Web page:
Brain Structure and Function

, Volume 220, Issue 1, pp 205–219 | Cite as

Receptor architecture of visual areas in the face and word-form recognition region of the posterior fusiform gyrus

  • Julian Caspers
  • Nicola Palomero-Gallagher
  • Svenja Caspers
  • Axel Schleicher
  • Katrin Amunts
  • Karl ZillesEmail author
Original Article


Recently, two extrastriate visual areas on the posterior fusiform gyrus, areas FG1 and FG2, were identified based on cytoarchitectonical criteria (Caspers et al. in Brain Struct Funct 218:511–526, 2013a). They are located within the object-related ventral visual stream at the transition between early and higher-order (category-specific) visual areas. FG2 has a topographical position which is best comparable to the face or visual word-form recognition area. However, the precise function of FG2 is presently unknown. Since transmitter receptors are key molecules of neurotransmission, we analysed the regional and laminar distribution of 15 different receptor binding sites by means of quantitative in vitro receptor autoradiography. Significant differences between receptor densities of both areas were found for NMDA, GABAB, M3, nicotinic α42 and 5-HT1A receptors as well as for GABAA associated benzodiazepine binding sites. These results support the cytoarchitectonic segregation of FG1 and FG2 into two distinct cortical areas. In addition, principal component and hierarchical cluster analyses of the multireceptor data of both fusiform areas and 24 visual, auditory, somatosensory and multimodal association areas not only revealed the typical receptor architectonic characteristics of visual areas for FG1 and FG2, but also suggest their putative function as object recognition regions due to the similarity of their receptor fingerprints with those of areas of the ventral visual stream. Furthermore, FG1 and FG2 build a cluster with the multimodal association areas of the inferior parietal lobule. This underlines their hierarchically high position in the visual system of the human cerebral cortex.


Neuroanatomy In vitro receptor autoradiography Transmitter receptors Extrastriate visual cortex Ventral stream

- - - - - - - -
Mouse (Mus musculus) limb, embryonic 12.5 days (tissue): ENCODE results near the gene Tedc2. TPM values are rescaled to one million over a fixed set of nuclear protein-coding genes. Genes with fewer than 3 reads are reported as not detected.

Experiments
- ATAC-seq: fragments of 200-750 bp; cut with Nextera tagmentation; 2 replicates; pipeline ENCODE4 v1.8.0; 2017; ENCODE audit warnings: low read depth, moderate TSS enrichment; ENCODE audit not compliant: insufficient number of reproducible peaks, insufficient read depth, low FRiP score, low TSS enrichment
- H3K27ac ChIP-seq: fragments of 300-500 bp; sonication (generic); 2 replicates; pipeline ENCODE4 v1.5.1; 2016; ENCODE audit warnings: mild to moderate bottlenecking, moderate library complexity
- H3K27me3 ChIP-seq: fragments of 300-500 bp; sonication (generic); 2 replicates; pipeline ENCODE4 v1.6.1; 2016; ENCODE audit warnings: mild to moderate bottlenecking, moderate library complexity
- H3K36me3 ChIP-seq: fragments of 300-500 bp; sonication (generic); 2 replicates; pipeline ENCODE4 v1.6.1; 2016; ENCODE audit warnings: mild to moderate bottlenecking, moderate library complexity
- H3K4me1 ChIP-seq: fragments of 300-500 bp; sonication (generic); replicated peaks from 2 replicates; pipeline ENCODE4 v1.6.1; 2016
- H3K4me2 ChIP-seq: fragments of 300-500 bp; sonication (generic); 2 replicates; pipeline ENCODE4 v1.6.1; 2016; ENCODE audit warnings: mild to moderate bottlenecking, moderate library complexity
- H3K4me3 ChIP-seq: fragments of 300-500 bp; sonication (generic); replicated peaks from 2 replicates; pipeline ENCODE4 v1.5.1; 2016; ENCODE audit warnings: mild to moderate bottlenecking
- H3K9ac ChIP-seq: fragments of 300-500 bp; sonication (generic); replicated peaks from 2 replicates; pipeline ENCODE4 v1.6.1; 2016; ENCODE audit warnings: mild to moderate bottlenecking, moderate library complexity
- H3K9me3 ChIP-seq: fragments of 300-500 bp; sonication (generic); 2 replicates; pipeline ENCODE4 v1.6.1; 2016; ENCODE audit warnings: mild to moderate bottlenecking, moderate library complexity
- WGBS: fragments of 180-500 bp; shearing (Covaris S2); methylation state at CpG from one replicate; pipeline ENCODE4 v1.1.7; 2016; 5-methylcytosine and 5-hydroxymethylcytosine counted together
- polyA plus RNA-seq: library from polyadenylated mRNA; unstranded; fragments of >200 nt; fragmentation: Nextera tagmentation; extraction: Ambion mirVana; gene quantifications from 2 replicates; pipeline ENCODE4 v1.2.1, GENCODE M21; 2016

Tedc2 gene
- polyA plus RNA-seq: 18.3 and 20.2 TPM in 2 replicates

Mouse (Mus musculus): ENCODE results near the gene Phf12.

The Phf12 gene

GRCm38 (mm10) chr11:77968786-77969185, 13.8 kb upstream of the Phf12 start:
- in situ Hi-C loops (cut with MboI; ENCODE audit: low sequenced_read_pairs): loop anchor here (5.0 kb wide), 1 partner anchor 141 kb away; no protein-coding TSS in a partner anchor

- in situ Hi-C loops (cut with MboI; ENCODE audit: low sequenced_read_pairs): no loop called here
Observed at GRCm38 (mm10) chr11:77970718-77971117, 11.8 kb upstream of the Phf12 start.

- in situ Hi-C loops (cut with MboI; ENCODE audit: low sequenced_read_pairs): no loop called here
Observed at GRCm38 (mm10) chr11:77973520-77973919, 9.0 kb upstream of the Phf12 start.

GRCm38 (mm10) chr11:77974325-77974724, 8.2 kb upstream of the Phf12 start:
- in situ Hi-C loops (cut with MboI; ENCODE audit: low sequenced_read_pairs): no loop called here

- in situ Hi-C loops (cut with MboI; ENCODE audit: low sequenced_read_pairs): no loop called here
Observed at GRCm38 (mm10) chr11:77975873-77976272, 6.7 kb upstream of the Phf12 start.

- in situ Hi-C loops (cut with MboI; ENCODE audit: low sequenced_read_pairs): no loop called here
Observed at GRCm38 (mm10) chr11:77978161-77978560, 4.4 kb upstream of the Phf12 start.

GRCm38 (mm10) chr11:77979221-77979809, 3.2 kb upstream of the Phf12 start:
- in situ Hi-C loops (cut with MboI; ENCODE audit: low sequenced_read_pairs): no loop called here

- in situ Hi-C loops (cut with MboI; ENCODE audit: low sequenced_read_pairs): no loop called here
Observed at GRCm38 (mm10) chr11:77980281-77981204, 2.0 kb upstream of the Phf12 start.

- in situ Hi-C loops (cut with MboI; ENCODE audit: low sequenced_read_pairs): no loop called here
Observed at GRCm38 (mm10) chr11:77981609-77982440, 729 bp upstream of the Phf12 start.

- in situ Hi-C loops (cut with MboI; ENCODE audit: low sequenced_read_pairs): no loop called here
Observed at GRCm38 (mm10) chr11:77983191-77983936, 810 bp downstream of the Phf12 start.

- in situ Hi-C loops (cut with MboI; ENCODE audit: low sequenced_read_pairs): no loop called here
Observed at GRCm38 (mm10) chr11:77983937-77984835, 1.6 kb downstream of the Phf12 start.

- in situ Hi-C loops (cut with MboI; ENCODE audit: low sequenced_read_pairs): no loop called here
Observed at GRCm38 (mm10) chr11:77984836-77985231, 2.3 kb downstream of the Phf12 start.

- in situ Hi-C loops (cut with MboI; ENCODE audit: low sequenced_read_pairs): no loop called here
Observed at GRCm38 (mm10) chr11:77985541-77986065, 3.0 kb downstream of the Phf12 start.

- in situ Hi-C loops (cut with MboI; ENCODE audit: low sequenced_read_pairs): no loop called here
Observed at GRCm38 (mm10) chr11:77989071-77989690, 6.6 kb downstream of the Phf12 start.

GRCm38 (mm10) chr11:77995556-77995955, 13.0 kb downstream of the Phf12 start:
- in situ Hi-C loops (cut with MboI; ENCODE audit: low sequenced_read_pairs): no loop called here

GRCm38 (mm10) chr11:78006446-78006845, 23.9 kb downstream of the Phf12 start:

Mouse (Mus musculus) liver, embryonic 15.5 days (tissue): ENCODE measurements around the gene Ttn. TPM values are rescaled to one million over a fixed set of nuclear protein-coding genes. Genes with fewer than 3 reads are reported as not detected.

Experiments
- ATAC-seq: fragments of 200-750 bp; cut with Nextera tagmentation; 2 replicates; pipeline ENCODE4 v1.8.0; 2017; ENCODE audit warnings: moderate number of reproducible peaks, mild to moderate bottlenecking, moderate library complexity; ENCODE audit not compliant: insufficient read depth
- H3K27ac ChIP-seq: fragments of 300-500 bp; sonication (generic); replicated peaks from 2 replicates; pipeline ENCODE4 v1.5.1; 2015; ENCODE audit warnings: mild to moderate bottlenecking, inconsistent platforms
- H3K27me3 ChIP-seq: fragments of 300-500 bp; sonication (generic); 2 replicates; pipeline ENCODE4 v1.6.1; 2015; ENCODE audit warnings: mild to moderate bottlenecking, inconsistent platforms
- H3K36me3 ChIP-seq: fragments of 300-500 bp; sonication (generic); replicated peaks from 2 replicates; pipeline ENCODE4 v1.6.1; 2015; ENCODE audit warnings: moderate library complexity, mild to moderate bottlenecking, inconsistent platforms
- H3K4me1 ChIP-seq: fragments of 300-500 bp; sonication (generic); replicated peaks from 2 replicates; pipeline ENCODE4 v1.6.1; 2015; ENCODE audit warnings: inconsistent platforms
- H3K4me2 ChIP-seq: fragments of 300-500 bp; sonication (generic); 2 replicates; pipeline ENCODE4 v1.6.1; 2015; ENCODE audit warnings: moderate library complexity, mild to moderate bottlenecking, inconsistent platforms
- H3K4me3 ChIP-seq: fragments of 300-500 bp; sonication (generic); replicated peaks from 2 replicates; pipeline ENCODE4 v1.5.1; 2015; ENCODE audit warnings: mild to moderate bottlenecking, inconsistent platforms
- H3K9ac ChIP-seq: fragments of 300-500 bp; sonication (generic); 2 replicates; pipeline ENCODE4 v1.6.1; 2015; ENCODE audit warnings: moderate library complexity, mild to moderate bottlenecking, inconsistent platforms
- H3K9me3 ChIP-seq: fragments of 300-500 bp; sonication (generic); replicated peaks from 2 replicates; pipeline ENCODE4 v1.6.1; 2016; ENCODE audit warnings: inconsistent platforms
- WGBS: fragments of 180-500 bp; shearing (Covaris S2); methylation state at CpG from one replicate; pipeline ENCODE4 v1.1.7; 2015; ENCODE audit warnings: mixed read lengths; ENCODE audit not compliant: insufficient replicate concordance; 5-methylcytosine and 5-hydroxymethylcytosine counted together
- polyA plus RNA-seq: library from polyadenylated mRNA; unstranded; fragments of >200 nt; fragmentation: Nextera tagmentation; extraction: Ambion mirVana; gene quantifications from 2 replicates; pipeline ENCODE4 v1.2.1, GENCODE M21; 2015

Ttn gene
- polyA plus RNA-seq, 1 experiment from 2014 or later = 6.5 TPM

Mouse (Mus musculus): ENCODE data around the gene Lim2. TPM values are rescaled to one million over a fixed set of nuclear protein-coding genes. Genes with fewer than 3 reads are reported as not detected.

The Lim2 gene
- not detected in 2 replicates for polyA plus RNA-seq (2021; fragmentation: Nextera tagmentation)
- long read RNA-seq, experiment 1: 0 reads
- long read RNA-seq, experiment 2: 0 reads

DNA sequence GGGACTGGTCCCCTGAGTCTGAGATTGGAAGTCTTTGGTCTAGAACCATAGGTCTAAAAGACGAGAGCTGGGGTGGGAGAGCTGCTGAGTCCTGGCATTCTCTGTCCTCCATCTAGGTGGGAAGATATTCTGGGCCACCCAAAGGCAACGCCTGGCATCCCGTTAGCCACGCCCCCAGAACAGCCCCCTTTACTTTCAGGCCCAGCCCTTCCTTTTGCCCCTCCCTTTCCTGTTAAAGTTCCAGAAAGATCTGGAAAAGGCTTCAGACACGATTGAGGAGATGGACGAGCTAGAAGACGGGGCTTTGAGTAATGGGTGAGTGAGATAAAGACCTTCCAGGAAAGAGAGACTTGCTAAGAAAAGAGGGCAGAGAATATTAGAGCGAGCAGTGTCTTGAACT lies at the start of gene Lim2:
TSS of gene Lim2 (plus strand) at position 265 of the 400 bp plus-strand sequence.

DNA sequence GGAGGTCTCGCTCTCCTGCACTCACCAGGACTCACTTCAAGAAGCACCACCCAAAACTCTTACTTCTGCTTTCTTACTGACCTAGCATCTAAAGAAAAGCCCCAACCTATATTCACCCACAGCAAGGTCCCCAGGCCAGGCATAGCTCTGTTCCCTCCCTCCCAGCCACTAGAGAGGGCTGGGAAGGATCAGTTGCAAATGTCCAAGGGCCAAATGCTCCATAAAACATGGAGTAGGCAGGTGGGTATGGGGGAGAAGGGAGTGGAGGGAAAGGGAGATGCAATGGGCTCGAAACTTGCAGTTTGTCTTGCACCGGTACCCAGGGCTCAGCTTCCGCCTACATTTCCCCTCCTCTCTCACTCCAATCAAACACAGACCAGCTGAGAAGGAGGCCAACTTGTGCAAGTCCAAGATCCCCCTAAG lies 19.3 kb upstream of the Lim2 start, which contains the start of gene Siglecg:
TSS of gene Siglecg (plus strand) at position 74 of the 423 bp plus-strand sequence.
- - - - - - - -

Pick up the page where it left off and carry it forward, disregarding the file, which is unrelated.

This work was supported by the Initiative and Networking Fund of the Helmholtz Association within the Helmholtz Alliance on Systems Biology (Human Brain Model to K.Z.), the DFG (IRTG 1328 to K.A.), the Human Brain Project (WP2.1: multi-level organisation of the human brain, T2.1.1: distribution of receptors in the human cerebral cortex to K.Z. and K.A.), and the Helmholtz Alliance for Mental Health in an Aging Society (HelMA to K.Z. and K.A.).


  1. Amunts K, Malikovic A, Mohlberg H, Schormann T, Zilles K (2000) Brodmann’s areas 17 and 18 brought into stereotaxic space-where and how variable? Neuroimage 11:66–84PubMedCrossRefGoogle Scholar
  2. Amunts K, Lenzen M, Friederici AD, Schleicher A, Morosan P, Palomero-Gallagher N, Zilles K (2010) Broca’s region: novel organizational principles and multiple receptor mapping. PLoS Biol 8(9). doi: 10.1371/journal.pbio.1000489
  3. Andersen RA, Asanuma C, Essick G, Siegel RM (1990) Corticocortical connections of anatomically and physiologically defined subdivisions within the inferior parietal lobule. J Comp Neurol 296:65–113PubMedCrossRefGoogle Scholar
  4. Arcaro MJ, McMains SA, Singer BD, Kastner S (2009) Retinotopic organization of human ventral visual cortex. J Neurosci 29:10638–10652PubMedCentralPubMedCrossRefGoogle Scholar
  5. Bernardi N, Pizzorusso T, Ratto GM, Maffei L (2003) Molecular basis of plasticity in the visual cortex. Trends Neurosci 26:369–378CrossRefGoogle Scholar
  6. Brewer AA, Liu J, Wade AR, Wandell BA (2005) Visual field maps and stimulus selectivity in human ventral occipital cortex. Nat Neurosci 8:1102–1109PubMedCrossRefGoogle Scholar
  7. Caspers S, Geyer S, Schleicher A, Mohlberg H, Amunts K, Zilles K (2006) The human inferior parietal cortex: cytoarchitectonic parcellation and interindividual variability. Neuroimage 33:430–448PubMedCrossRefGoogle Scholar
  8. Caspers S, Eickhoff SB, Geyer S, Scheperjans F, Mohlberg H, Zilles K, Amunts K (2008) The human inferior parietal lobule in stereotaxic space. Brain Struct Funct 212:481–495PubMedCrossRefGoogle Scholar
  9. Caspers S, Eickhoff SB, Rick T, von Kapri A, Kuhlen T, Huang R, Shah NJ, Zilles K (2011) Probabilistic fibre tract analysis of cytoarchitectonically defined human inferior parietal lobule areas reveals similarities to macaques. Neuroimage 58:362–380PubMedCrossRefGoogle Scholar
  10. Caspers J, Zilles K, Eickhoff SB, Schleicher A, Mohlberg H, Amunts K (2013a) Cytoarchitectonical analysis and probabilistic mapping of two extrastriate areas of the human posterior fusiform gyrus. Brain Struct Funct 218:511–526PubMedCentralPubMedCrossRefGoogle Scholar
  11. Caspers J, Zilles K, Amunts K, Laird AR, Fox PT, Eickhoff SB (2013b) Functional characterization and differential coactivation patterns of two cytoarchitectonic visual areas on the human posterior fusiform gyrus. Hum Brain Map. doi: 10.1002/hbm.22364 Google Scholar